April 15, 2019. The phone rang: “Turn on your television.” What Ken Follett and his wife saw on the screen when they did was “the wonderful cathedral of Notre-Dame, one of the greatest achievements of European civilization, on fire. The scene dazed and disturbed us profoundly. I was on the verge of tears.” As were we all.
Follett knew before most of the world that the roof would soon collapse – the way engineers knew the Twin Towers would fall when most thought it was just a terrible fire. His novel, Pillars of the Earth, tells of the burning down of a medieval cathedral – so he knew between the decorative ceiling and the roof were massive wooden (and dried from age) timbers, a tinderbox waiting to ignite.
I want us to visit a few cathedrals together. I’ve been inside and on top of Notre-Dame a few times, although it’s not my favorite cathedral in Paris. When I think of any and all those massive churches built centuries before electricity, fuel motors or steel, centuries ago before Columbus or Marco Polo, I am in… “awe” is the word, but even “awe” is insufficient. You could stack piles of Myers Park United Methodist Churches any medieval cathedral. Standing in the plaza in Cologne, you can only gawk at the spire that soars 500+ feet toward heaven; that’s almost 2 football fields, straight up. Winchester Cathedral has been standing there, 2 football fields long, for over 900 years. The much newer Liverpool Cathedral is even longer. You can barely see the altar from the back. Did John, Paul, George or Ringo step inside and marvel?
The construction, the quality of the stonework, the intricate wood carvings, the color and images of stained glass filtering the sun’s light: people, mere human beings conceived of all this, and did this. I cannot think of any human achievement that is as mind-boggling. And the purpose, the motivation, the point of our grandest, most impressive and beautiful accomplishments? Follett’s Pillars of the Earth tells us about a mason named Tom:
“He had worked on a cathedral once—Exeter. At first he had treated it like any other job. He had been angry and resentful when the master builder had warned him that his work was not quite up to standard: he knew himself to be rather more careful than the average mason. But then he realized that the walls of a cathedral had to be not just good, but perfect. This was because the cathedral was for God, and also because the building was so big that the slightest lean in the walls, the merest variation from the absolutely true and level, could weaken the structure fatally. Tom’s resentment turned to fascination. The combination of a hugely ambitious building with merciless attention to the smallest detail opened Tom’s eyes to the wonder of his craft..”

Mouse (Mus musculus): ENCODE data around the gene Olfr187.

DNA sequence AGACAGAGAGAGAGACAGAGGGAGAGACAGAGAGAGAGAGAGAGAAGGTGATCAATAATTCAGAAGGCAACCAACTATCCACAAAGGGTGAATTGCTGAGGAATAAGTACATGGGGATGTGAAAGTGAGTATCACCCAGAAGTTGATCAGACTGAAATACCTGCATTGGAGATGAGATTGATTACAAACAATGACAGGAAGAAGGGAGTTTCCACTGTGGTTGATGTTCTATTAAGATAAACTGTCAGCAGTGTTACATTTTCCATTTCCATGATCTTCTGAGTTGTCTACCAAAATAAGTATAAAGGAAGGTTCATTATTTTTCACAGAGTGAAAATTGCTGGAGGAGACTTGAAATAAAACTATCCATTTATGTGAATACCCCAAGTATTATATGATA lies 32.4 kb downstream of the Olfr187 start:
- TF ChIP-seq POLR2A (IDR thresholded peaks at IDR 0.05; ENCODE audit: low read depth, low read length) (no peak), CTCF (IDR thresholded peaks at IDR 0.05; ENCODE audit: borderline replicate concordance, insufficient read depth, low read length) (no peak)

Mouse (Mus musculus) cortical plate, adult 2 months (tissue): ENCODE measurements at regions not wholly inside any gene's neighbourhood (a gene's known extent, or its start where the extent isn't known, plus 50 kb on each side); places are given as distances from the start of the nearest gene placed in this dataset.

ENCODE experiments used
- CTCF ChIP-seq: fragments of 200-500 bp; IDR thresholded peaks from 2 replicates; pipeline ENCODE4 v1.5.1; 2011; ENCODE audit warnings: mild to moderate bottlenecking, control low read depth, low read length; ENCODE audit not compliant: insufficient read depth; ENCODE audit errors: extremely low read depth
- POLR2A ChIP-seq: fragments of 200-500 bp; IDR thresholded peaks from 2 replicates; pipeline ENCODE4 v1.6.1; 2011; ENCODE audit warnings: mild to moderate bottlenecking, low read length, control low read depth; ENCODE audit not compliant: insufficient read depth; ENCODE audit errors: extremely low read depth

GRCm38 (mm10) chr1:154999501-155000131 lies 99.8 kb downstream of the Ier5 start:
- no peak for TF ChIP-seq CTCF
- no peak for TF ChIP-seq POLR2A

I’ve tried to imagine what it was like for this mason, or that carpenter, or the grunt guys or the women who made lunch, or the elderly watching the progress, hoping to stay alive long enough to see their town’s new wonder. Did they feel like Tom? How many fell to their deaths or were crushed? I stand, stroll and sit in cathedrals and ponder their lives – and am moved that this perfect structure in which I’m standing was and is for God. As are our lives. As is the whole world. For God.
In Notre-Dame, York Minster, Durham Cathedral and a few others, I’ve clambered up into the attics and have discovered elaborate carvings and paintings that should be on display down below. Think about it: artists created these unnecessary works of art, knowing they couldn’t be seen by worshippers or anybody once the building was finished. Hidden wonders – but not from God. They were crafted only for God’s eyes to behold.
Back to Paris. Everybody who goes to Paris visits Notre-Dame – and so it’s crowded, and wouldn’t be my favorite even if it weren’t. I’m fond of Sainte-Chappelle nearby, which feels like you’re inside a colorful jewelry box. Saint Sulpice is intriguing, but ruined a bit after being featured in The Da Vinci Code film. I was privileged to preach two times in the American Church in Paris, so that’s a special building to me.
But my favorite is one not many have even heard of: Saint-Denis, in the northern suburbs. Saint-Denis is regarded as the earliest specimen of Gothic architecture. So this is where the revolution began! The church became the epicenter of politics in France for generations. St. Bernard of Clairvaux proclaimed the Crusade to the Holy Land here. Eleanor of Aquitaine strode in to fight for her crown and to insure her son’s rise to the throne. And the graves in the crypt! Clovis, the 1st king of the Franks was buried here in 511, and following him were Dagobert, Charles Martel, Pepin the Short, Charles the Bald, Philip Augustus, Louis IX (“St. Louis”!), Isabel of Aragon, Henry II, Catherine de’ Medici, Louis XVI and Marie-Antoinette, 42 kings and 32 queens total.
And it’s an active, mission-minded congregation today!